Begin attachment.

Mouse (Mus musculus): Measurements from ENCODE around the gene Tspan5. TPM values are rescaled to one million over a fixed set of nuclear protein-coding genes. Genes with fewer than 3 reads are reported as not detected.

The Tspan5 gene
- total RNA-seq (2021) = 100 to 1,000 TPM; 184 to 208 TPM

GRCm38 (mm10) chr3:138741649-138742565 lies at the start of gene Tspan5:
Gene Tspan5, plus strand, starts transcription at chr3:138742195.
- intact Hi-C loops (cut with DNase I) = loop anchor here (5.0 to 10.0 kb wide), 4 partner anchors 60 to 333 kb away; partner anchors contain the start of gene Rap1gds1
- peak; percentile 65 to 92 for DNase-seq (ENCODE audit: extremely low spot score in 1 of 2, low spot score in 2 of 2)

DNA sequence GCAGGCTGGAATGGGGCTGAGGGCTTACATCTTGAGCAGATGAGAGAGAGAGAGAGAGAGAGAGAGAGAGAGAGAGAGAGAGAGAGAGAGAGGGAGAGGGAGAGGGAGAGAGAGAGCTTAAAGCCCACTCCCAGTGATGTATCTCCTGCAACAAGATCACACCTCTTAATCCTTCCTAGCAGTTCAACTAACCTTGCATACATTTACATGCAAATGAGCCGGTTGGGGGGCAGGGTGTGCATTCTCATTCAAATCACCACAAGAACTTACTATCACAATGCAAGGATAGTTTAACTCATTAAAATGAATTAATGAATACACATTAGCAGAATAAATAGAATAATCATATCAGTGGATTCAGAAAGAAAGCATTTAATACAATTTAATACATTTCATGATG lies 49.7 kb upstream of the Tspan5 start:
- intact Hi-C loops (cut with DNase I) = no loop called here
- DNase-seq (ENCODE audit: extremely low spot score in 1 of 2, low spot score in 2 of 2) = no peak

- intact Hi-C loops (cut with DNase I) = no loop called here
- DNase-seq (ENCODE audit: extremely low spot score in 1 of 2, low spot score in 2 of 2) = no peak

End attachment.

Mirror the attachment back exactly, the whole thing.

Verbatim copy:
Mouse (Mus musculus): Measurements from ENCODE around the gene Tspan5. TPM values are rescaled to one million over a fixed set of nuclear protein-coding genes. Genes with fewer than 3 reads are reported as not detected.

The Tspan5 gene
- total RNA-seq (2021) = 100 to 1,000 TPM; 184 to 208 TPM

GRCm38 (mm10) chr3:138741649-138742565 lies at the start of gene Tspan5:
Gene Tspan5, plus strand, starts transcription at chr3:138742195.
- intact Hi-C loops (cut with DNase I) = loop anchor here (5.0 to 10.0 kb wide), 4 partner anchors 60 to 333 kb away; partner anchors contain the start of gene Rap1gds1
- peak; percentile 65 to 92 for DNase-seq (ENCODE audit: extremely low spot score in 1 of 2, low spot score in 2 of 2)

DNA sequence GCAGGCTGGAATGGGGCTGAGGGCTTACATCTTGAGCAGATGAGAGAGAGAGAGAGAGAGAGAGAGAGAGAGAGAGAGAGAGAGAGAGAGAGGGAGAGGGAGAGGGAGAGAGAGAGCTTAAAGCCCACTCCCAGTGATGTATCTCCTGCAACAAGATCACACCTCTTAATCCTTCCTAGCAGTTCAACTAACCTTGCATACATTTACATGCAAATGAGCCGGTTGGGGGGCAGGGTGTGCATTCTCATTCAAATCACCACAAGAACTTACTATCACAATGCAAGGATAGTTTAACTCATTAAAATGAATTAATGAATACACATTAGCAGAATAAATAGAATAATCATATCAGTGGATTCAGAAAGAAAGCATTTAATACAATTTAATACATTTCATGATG lies 49.7 kb upstream of the Tspan5 start:
- intact Hi-C loops (cut with DNase I) = no loop called here
- DNase-seq (ENCODE audit: extremely low spot score in 1 of 2, low spot score in 2 of 2) = no peak

- intact Hi-C loops (cut with DNase I) = no loop called here
- DNase-seq (ENCODE audit: extremely low spot score in 1 of 2, low spot score in 2 of 2) = no peak